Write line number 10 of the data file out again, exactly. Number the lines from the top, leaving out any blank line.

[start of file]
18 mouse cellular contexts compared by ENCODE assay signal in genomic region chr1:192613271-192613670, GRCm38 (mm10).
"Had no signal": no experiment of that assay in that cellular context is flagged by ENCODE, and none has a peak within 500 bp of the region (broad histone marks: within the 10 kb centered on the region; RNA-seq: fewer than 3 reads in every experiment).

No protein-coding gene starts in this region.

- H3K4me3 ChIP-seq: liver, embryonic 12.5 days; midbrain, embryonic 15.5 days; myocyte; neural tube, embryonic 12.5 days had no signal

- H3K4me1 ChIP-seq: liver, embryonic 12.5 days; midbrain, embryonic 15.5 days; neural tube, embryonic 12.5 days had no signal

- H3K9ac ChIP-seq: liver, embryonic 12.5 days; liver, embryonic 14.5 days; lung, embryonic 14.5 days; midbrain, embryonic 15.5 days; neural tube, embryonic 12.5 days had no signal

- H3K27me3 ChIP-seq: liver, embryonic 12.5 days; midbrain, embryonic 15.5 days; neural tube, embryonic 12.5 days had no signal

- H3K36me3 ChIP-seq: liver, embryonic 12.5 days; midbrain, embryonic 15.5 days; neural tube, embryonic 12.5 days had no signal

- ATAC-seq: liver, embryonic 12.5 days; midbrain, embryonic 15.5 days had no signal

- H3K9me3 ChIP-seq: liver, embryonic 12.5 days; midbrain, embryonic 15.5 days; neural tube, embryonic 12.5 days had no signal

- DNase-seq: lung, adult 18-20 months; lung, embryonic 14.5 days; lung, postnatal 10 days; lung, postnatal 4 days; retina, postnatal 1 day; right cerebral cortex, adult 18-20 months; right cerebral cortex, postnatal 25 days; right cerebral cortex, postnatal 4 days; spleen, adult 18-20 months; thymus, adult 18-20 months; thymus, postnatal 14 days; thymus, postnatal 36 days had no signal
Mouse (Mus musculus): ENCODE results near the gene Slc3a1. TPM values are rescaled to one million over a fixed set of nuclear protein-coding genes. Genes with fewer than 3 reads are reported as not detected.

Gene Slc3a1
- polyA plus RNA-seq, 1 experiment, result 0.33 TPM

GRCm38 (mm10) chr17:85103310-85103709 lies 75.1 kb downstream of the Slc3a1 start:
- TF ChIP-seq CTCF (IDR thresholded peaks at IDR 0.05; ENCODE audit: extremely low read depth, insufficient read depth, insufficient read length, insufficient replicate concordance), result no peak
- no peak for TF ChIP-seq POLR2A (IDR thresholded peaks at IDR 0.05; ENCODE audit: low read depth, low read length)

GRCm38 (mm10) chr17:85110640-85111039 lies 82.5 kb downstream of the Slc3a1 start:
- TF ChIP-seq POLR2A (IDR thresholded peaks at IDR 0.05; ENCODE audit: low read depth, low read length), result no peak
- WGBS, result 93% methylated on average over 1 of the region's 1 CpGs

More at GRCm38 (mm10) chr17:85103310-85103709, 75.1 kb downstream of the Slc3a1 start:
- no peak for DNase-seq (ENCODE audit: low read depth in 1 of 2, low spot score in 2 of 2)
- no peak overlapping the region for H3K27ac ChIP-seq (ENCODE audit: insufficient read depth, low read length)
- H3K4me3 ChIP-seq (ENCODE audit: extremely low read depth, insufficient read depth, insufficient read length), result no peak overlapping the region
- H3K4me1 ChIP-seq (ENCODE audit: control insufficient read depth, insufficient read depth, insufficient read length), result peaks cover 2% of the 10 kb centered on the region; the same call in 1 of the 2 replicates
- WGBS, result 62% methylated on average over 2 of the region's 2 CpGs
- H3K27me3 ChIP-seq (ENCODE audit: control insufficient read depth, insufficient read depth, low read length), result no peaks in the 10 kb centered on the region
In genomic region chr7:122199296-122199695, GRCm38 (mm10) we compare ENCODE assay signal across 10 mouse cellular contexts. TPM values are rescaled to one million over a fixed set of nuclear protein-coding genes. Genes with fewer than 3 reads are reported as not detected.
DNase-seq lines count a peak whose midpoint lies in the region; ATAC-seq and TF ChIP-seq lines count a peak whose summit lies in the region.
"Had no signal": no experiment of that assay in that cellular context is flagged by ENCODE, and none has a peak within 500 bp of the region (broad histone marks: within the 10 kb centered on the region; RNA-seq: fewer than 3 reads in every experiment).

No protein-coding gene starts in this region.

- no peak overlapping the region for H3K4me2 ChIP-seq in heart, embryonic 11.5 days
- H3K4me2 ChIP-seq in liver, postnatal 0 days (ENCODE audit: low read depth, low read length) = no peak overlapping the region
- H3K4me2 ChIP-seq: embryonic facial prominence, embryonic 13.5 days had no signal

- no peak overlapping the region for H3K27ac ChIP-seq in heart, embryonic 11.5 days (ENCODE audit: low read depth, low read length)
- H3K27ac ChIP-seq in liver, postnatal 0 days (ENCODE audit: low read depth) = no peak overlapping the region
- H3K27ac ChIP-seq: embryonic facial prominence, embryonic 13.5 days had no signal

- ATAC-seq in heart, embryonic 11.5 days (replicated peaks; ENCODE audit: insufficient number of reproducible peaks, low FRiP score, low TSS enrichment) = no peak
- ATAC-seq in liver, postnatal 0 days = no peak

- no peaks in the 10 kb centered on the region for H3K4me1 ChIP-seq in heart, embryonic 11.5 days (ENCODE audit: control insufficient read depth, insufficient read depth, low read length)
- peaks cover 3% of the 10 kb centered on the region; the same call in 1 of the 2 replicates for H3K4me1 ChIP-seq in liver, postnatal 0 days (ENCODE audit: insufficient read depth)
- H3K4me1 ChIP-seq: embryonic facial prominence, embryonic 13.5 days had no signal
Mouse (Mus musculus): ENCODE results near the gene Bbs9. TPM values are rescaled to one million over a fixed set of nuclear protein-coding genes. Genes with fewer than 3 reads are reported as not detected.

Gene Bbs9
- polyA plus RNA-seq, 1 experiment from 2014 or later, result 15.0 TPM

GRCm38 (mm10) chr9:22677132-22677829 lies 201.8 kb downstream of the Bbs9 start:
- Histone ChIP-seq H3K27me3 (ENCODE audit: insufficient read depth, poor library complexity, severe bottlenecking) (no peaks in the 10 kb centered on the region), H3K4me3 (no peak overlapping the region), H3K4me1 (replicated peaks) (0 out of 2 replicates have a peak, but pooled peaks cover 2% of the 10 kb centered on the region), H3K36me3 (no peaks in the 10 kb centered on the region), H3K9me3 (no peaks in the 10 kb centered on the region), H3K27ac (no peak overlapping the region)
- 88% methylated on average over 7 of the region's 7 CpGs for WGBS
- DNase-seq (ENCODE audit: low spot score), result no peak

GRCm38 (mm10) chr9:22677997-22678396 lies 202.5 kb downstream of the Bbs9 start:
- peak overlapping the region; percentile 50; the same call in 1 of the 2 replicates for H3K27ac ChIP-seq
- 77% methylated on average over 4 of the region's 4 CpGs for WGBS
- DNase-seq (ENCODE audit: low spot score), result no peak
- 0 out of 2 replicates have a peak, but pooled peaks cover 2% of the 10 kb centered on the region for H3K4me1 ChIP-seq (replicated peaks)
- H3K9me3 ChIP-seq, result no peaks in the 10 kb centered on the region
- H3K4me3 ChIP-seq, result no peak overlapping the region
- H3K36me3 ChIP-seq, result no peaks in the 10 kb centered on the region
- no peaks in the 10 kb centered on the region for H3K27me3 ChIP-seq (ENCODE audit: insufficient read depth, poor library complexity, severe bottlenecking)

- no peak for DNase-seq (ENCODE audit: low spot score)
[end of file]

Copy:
- H3K9me3 ChIP-seq: liver, embryonic 12.5 days; midbrain, embryonic 15.5 days; neural tube, embryonic 12.5 days had no signal